• The skin is a rare site for bronchogenic cyst. (ispub.com)
  • The histopathology report revealed a bronchogenic cyst (Fig.2). (ispub.com)
  • Cutaneous bronchogenic cyst is a rare and usually solitary lesion that is four times more common in males than in females. (ispub.com)
  • chocolate cyst one filled with hemosiderin, causing a dark color, following local hemorrhage, such as may occur in the ovary in ovarian endometriosis. (thefreedictionary.com)
  • Sometimes, they occur on a site that is constantly irritated, such as a cyst on your neck that rubs against your collar. (everydayhealth.com)
  • however, eruptive vellus hair cysts (EVHCs) may occur more frequently than is suggested by reports, possibly because the diagnosis is only definitively confirmed with biopsy. (medscape.com)
  • The most common location is the suprasternal notch, followed by the presternal area, the neck, and more rarely the scapular area.4,5 They are usually asymptomatic, but if the cyst is large and present in cervical area, symptoms may occur, including dyspnoea, respiratory distress, cough and dysphagia. (ispub.com)
  • These cysts appear as sacs filled with fluid and are located within or on the surface of an ovary. (healio.com)
  • A cyst on the ovary is a common occurrence for many women, as the normal function of the menstrual cycle typically causes these cysts, which are commonly referred to as functional. (healio.com)
  • embryonic cyst one developing from bits of embryonic tissue that have been overgrown by other tissues, or from developing organs that normally disappear before birth. (thefreedictionary.com)
  • The bioengineered hair follicles properly connected to the host skin epithelium by intracutaneous transplantation and reproduced the stem cell niche and hair cycles. (nih.gov)
  • There is hyperkeratosis of the stratified epithelium and the upper part of the hair canals. (jax.org)
  • Cystic keratinizing hyperplasia is characterized by areas in the gingiva in which the epithelium is markedly hyperplastic and raised in papillary folds, forming cyst-like spaces filled with keratin. (nih.gov)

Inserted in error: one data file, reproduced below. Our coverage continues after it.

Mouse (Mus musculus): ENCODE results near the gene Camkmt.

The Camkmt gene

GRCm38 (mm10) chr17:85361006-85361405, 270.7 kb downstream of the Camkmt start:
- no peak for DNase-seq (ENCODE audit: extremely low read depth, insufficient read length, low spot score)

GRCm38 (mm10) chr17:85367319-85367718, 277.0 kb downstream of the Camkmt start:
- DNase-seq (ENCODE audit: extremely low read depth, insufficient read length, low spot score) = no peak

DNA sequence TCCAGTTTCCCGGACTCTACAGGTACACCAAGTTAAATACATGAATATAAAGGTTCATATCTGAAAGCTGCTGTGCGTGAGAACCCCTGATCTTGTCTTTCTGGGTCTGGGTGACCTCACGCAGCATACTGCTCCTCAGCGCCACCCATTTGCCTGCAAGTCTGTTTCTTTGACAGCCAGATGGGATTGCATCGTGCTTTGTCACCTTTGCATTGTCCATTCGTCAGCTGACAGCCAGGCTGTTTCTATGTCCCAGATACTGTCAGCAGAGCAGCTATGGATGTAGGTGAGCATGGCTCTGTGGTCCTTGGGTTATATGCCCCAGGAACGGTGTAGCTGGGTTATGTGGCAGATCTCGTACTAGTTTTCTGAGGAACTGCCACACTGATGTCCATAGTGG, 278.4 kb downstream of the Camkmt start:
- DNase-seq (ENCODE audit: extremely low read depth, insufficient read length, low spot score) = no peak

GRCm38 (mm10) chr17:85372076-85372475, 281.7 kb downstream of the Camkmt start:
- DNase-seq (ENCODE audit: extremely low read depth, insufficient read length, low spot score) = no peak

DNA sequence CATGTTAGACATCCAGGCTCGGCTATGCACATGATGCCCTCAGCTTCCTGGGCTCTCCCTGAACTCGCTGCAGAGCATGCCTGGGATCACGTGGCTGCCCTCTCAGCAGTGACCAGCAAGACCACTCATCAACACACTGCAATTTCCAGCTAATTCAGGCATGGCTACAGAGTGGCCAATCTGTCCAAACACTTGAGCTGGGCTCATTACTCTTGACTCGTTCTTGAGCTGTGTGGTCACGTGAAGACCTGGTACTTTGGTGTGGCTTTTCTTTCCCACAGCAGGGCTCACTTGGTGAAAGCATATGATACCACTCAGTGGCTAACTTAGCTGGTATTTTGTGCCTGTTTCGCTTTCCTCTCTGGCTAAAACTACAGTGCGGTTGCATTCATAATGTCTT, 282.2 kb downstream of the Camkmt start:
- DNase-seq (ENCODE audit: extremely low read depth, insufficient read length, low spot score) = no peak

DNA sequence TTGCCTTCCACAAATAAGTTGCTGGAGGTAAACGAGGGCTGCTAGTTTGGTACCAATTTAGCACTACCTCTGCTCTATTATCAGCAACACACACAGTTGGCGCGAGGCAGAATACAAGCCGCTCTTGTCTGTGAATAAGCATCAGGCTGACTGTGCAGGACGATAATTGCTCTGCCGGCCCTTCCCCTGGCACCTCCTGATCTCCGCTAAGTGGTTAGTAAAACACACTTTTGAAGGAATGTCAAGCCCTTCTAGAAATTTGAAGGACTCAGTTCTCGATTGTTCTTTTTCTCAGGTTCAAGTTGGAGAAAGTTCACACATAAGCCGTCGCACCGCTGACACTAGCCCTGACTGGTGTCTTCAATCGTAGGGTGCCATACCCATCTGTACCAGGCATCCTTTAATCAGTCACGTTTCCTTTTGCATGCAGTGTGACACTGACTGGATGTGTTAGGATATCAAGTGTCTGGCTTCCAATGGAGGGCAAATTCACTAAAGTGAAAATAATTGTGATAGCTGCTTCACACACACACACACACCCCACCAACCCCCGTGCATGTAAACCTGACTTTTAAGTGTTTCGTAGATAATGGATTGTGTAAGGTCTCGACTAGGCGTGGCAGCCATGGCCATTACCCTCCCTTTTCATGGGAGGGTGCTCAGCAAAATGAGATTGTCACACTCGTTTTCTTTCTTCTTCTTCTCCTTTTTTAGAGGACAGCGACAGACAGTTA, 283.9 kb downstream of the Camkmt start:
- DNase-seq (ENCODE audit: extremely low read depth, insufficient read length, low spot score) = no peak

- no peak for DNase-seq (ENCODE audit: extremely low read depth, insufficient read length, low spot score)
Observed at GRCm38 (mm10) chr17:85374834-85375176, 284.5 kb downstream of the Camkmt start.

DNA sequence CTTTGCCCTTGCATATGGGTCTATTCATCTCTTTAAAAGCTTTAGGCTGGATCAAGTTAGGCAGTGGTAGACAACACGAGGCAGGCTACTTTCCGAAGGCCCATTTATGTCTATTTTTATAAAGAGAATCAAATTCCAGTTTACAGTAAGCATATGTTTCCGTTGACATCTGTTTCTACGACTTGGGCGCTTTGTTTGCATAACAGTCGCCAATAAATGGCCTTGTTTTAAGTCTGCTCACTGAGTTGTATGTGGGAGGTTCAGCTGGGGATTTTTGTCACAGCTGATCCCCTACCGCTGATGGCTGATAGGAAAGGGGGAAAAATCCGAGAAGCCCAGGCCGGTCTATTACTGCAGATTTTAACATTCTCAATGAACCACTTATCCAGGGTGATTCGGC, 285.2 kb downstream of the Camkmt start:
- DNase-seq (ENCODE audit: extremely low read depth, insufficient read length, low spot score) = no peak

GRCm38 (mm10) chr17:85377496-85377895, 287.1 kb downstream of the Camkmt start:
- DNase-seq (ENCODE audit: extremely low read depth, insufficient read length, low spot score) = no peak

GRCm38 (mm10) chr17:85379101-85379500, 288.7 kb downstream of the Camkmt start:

• These cysts are filled with desquamated epithelium, and calcification is observed in about 25% of histopathologic specimens. (aao.org)
  • With this option, it is also helpful to lightly cauterize the posterior wall of the cyst with an Optemp cautery to further reduce the chance of recurrence of the cyst. (aao.org)
  • A predisposition exists for follicular occlusion at the level of the infundibulum, which results in cystic dilatation of the proximal hair follicle and secondary atrophy of the hair bulb. (medscape.com)
  • This skin model, developed using stem cells from mice, more closely resembles natural hair than existing models and may prove useful for testing drugs, understanding hair growth, and reducing the practice of animal testing. (eurekalert.org)
  • Also, longer studies will be needed to determine whether the stem cell derived hair follicles grow and regenerate in a normal way over time (for example, the stem cells were used to create hairy, bony tumours in the mice, which would be an unacceptable side-effect for a human baldness cure). (www.nhs.uk)
  • This was laboratory research that aimed to transform mature human skin cells into skin stem cells capable of growing human hair and skin cells when transplanted into mice. (www.nhs.uk)
  • Despite many attempts, previous research has struggled to successfully take these skin stem cells and transplant them into other humans or animals to make new skin or hair. (www.nhs.uk)
  • The researchers grew skin stem cells from mature human skin samples and conducted a variety of experiments in the laboratory to see if they could grow new hair and skin cells. (www.nhs.uk)
  • This skin model, developed using stem cells from mice, more closely resembles natural hair than existing models. (fightaging.org)